Sorry Apple, you guys have a great device in the iPhone 5 but it’s certainly not the world’s thinnest smartphone. While the 7.6mm thick body sounds incredibly thin and sexy, we’ve already found three Android smartphones that come in thinner.
- Oppo Finder (6.65mm)
- ZTE Athena (6.2mm)
- Huawei Ascend P1 (6.68mm)
We’re going to go out on a limb here and say that there will be thinner devices over the next few months. That said, we’re pretty darn sure that a lot of you would happily add a few millimeters to your phone’s backside if it provided some added talk-time and standby.
Motorola, to their credit, has found a way to marry the two mindsets in the Droid Razr Maxx HD. With a 3300mAh battery and more than one full day of usage promised, the Verizon handset still comes in at an incredibly thin 9.3mm body.
Building a website may seem like a small part of your business development, but it shouldn’t be. It’s often the first thing people notice about your company.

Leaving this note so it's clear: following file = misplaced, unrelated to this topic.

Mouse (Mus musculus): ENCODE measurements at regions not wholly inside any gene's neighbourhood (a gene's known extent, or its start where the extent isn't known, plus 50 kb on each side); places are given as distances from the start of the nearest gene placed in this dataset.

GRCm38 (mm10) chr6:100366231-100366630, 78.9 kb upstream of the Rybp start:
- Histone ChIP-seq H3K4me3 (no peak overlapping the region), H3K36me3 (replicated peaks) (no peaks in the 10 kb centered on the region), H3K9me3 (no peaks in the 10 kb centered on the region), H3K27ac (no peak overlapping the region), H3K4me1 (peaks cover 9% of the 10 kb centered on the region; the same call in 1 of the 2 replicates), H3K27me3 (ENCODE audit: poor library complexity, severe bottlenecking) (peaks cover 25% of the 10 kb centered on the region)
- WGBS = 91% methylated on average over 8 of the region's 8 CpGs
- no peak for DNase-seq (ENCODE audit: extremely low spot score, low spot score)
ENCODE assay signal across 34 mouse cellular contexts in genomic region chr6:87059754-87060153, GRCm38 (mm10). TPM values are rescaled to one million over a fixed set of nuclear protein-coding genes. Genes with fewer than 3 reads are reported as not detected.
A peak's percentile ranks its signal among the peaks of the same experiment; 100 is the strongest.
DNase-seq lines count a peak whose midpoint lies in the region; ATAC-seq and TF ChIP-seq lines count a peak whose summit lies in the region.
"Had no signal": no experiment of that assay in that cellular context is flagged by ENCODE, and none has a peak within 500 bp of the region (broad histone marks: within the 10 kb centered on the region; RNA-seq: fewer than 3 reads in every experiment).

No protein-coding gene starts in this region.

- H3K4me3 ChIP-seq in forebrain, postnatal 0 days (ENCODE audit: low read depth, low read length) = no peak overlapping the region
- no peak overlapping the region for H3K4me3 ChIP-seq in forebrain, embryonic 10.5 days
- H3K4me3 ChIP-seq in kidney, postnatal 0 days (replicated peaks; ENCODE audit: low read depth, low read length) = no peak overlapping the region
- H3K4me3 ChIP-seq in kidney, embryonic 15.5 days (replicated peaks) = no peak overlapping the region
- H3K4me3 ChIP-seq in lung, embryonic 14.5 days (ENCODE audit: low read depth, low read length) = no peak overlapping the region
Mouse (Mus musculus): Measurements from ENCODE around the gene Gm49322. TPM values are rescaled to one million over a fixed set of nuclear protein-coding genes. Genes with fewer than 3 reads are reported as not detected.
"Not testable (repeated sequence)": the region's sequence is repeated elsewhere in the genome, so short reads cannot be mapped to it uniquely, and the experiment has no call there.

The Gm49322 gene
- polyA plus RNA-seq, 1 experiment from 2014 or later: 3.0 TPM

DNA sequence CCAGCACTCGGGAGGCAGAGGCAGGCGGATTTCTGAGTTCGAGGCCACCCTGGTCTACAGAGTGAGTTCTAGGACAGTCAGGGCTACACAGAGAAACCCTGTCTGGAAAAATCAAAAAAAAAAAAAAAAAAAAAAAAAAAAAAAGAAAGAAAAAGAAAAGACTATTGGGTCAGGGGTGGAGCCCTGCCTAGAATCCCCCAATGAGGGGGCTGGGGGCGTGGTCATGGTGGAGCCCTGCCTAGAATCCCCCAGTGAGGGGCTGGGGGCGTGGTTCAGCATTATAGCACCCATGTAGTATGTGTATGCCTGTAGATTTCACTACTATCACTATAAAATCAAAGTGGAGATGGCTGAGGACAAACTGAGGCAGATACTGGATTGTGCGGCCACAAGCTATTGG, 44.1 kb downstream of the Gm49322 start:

Finding a Web designer was one of the easiest parts of starting Altruette. We posted an ad on Craigslist–which seemed like the most unprofessional thing to do at the time–but within days we had dozens of applicants for the job. We just happened to visit a company called Mars Design first, and it was mainly because it was conveniently located near another meeting we had that day. We were immediately impressed with their work, and they were willing to work with our budget.
We realize now that it could have been a serious disaster. Building a site is expensive, and for small businesses like ours, it requires a big percentage of your budget. But we lucked out. We’ve talked with countless entrepreneurs who have struggled to build their own site or have overpaid for a site that they’ve ended up hating.
And for a company without a brick-and-mortar storefront, the look, feel, and functionality of our website is extremely important. The site serves as our only window for the world to see in, and our content must serve as our sales team.